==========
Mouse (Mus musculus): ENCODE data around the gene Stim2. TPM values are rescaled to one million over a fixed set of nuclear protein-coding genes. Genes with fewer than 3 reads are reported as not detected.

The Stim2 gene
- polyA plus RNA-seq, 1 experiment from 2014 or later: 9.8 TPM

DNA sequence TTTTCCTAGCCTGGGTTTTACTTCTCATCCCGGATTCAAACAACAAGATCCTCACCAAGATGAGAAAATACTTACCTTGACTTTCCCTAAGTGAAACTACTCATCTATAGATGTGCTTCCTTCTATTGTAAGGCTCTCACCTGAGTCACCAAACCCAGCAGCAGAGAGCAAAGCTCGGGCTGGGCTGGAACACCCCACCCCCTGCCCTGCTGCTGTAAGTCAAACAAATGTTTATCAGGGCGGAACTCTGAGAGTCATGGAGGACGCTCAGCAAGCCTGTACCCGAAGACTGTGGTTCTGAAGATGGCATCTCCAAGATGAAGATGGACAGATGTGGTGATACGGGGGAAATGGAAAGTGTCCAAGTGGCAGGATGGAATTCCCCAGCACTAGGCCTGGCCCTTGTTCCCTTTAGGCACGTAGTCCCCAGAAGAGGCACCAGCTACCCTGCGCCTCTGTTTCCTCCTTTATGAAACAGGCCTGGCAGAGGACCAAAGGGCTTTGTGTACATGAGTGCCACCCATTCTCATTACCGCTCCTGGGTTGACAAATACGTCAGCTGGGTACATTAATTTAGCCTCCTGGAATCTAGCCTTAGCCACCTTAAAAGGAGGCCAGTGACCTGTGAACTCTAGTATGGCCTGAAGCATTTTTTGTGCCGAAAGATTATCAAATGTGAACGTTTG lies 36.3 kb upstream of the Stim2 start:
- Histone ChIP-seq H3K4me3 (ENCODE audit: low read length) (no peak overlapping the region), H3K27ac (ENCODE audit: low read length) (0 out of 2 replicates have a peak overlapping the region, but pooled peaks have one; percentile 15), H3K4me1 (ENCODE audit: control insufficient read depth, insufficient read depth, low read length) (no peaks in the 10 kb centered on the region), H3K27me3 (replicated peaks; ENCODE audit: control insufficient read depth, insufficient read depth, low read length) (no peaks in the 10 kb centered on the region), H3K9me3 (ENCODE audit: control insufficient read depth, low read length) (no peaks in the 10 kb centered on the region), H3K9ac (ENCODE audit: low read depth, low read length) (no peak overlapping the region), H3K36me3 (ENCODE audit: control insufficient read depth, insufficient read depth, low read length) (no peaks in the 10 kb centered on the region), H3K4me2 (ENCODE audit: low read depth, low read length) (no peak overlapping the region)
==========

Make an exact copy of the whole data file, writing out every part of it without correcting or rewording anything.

Mouse (Mus musculus): ENCODE data around the gene Stim2. TPM values are rescaled to one million over a fixed set of nuclear protein-coding genes. Genes with fewer than 3 reads are reported as not detected.

The Stim2 gene
- polyA plus RNA-seq, 1 experiment from 2014 or later: 9.8 TPM

DNA sequence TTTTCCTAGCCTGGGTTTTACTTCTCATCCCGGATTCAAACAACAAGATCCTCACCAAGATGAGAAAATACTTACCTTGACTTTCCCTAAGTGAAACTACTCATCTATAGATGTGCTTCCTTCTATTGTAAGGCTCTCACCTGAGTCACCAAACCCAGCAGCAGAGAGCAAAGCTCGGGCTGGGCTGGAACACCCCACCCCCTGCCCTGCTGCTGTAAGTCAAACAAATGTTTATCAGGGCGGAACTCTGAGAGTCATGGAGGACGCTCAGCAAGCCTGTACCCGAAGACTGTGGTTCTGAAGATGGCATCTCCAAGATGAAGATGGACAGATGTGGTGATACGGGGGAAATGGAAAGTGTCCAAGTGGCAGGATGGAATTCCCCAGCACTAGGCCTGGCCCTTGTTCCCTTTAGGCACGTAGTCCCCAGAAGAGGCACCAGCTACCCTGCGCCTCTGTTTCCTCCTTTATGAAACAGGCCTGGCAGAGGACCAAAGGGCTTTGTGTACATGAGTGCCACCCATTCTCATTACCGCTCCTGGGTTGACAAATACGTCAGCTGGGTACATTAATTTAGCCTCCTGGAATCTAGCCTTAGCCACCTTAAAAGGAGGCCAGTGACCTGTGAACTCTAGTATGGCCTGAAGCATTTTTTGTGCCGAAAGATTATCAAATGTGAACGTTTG lies 36.3 kb upstream of the Stim2 start:
- Histone ChIP-seq H3K4me3 (ENCODE audit: low read length) (no peak overlapping the region), H3K27ac (ENCODE audit: low read length) (0 out of 2 replicates have a peak overlapping the region, but pooled peaks have one; percentile 15), H3K4me1 (ENCODE audit: control insufficient read depth, insufficient read depth, low read length) (no peaks in the 10 kb centered on the region), H3K27me3 (replicated peaks; ENCODE audit: control insufficient read depth, insufficient read depth, low read length) (no peaks in the 10 kb centered on the region), H3K9me3 (ENCODE audit: control insufficient read depth, low read length) (no peaks in the 10 kb centered on the region), H3K9ac (ENCODE audit: low read depth, low read length) (no peak overlapping the region), H3K36me3 (ENCODE audit: control insufficient read depth, insufficient read depth, low read length) (no peaks in the 10 kb centered on the region), H3K4me2 (ENCODE audit: low read depth, low read length) (no peak overlapping the region)